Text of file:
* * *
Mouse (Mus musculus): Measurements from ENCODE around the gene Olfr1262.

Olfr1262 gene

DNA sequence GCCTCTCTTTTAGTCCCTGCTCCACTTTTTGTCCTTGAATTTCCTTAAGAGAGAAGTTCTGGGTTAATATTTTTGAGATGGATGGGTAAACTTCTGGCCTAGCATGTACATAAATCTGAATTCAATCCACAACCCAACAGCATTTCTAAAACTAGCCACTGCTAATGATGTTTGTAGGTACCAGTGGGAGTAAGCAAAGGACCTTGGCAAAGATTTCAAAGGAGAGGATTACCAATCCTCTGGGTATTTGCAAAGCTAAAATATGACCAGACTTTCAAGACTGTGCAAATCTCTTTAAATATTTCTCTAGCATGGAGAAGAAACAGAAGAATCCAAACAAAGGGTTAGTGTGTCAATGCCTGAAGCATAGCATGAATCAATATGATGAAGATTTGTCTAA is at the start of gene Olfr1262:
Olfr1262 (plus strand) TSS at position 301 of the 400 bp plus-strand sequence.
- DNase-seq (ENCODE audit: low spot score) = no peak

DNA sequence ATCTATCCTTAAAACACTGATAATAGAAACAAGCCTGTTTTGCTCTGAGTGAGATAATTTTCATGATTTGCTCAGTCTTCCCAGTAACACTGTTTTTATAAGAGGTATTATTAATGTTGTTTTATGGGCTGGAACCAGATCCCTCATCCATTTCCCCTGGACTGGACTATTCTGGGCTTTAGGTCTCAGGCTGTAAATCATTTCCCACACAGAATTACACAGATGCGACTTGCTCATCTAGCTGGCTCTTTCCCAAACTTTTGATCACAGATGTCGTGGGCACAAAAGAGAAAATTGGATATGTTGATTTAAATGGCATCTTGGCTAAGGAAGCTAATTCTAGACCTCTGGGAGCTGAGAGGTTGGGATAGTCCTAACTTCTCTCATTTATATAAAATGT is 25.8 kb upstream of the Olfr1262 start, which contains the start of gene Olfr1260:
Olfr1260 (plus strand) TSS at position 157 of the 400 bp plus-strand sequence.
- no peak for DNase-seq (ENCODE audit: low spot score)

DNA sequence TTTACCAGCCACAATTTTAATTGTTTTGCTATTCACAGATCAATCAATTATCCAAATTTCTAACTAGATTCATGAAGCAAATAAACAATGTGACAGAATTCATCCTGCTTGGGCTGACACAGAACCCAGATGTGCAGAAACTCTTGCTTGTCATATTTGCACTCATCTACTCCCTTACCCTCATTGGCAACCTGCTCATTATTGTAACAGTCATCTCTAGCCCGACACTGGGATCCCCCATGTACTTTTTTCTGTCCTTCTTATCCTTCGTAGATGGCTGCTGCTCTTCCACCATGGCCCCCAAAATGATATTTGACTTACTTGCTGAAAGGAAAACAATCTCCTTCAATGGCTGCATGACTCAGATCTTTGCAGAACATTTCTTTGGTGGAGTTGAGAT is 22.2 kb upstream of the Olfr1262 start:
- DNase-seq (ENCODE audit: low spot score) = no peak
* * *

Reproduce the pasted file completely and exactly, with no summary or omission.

Mouse (Mus musculus): Measurements from ENCODE around the gene Olfr1262.

Olfr1262 gene

DNA sequence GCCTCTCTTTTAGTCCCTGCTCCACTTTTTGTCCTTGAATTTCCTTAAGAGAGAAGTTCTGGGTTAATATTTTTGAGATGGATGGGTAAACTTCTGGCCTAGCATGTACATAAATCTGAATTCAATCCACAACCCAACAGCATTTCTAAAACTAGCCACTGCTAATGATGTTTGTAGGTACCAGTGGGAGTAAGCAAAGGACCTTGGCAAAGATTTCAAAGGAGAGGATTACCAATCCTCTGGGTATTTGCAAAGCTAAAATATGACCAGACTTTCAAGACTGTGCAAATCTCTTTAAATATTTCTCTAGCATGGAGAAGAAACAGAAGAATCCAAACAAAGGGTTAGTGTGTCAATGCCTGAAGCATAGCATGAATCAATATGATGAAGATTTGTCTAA is at the start of gene Olfr1262:
Olfr1262 (plus strand) TSS at position 301 of the 400 bp plus-strand sequence.
- DNase-seq (ENCODE audit: low spot score) = no peak

DNA sequence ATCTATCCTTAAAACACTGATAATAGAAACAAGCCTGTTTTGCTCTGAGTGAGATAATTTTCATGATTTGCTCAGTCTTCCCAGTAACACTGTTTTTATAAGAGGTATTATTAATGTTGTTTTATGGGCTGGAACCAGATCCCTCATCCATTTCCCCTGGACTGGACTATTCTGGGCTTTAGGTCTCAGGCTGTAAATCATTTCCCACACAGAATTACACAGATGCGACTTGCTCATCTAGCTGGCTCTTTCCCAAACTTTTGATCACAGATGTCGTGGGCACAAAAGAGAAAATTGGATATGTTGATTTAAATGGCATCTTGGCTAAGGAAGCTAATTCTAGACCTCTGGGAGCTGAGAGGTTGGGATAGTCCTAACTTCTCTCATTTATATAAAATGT is 25.8 kb upstream of the Olfr1262 start, which contains the start of gene Olfr1260:
Olfr1260 (plus strand) TSS at position 157 of the 400 bp plus-strand sequence.
- no peak for DNase-seq (ENCODE audit: low spot score)

DNA sequence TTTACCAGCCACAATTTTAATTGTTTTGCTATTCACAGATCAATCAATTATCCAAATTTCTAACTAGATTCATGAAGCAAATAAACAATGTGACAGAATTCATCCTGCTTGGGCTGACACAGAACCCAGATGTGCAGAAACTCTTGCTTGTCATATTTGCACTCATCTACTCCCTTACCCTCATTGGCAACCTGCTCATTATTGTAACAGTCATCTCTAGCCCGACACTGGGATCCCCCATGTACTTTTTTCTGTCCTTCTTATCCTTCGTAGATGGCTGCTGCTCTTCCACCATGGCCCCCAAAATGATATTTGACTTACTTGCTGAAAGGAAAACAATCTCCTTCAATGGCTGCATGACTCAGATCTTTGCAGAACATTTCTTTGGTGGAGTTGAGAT is 22.2 kb upstream of the Olfr1262 start:
- DNase-seq (ENCODE audit: low spot score) = no peak